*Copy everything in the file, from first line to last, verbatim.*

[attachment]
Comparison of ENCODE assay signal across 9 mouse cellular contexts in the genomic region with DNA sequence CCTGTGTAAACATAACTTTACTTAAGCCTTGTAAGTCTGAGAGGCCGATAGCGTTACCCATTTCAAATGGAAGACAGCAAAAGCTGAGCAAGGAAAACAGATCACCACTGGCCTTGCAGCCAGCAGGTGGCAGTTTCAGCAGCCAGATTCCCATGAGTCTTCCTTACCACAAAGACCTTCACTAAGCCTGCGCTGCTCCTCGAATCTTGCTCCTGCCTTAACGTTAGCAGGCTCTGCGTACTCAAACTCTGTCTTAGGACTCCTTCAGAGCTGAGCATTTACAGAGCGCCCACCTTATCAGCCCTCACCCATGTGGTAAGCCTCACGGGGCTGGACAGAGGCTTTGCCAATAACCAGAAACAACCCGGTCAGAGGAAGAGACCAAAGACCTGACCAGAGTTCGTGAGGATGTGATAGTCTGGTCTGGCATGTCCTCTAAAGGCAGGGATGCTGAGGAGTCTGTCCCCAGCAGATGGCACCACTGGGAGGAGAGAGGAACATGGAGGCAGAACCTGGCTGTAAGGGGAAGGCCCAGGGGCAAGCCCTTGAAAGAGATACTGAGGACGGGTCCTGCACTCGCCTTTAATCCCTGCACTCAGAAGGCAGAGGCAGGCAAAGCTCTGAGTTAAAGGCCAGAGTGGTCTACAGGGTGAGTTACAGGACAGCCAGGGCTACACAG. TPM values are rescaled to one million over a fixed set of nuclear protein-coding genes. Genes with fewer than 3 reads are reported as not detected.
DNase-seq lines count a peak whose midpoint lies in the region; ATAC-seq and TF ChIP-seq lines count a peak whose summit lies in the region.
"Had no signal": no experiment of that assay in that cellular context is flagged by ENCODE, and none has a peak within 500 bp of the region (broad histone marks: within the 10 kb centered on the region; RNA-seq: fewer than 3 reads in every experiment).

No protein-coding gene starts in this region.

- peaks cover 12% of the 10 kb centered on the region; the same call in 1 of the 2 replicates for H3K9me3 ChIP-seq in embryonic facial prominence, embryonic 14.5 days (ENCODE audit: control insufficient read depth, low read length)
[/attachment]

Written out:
Comparison of ENCODE assay signal across 9 mouse cellular contexts in the genomic region with DNA sequence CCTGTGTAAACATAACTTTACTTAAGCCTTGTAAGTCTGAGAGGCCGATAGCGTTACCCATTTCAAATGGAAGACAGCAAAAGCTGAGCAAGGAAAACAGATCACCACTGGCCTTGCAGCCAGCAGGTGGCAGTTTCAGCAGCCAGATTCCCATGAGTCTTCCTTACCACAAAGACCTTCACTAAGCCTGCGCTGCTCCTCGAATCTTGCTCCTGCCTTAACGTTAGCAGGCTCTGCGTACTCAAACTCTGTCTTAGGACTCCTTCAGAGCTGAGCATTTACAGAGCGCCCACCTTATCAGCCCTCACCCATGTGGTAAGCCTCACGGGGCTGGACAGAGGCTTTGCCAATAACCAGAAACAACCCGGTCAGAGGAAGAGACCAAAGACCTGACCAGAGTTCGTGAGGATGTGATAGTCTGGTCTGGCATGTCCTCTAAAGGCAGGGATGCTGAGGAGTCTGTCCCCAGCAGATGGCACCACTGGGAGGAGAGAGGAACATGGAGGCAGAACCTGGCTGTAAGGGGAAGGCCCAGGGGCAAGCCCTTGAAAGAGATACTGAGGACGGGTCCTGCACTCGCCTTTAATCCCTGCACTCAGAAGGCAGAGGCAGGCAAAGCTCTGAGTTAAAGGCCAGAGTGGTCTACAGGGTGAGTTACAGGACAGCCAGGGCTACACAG. TPM values are rescaled to one million over a fixed set of nuclear protein-coding genes. Genes with fewer than 3 reads are reported as not detected.
DNase-seq lines count a peak whose midpoint lies in the region; ATAC-seq and TF ChIP-seq lines count a peak whose summit lies in the region.
"Had no signal": no experiment of that assay in that cellular context is flagged by ENCODE, and none has a peak within 500 bp of the region (broad histone marks: within the 10 kb centered on the region; RNA-seq: fewer than 3 reads in every experiment).

No protein-coding gene starts in this region.

- peaks cover 12% of the 10 kb centered on the region; the same call in 1 of the 2 replicates for H3K9me3 ChIP-seq in embryonic facial prominence, embryonic 14.5 days (ENCODE audit: control insufficient read depth, low read length)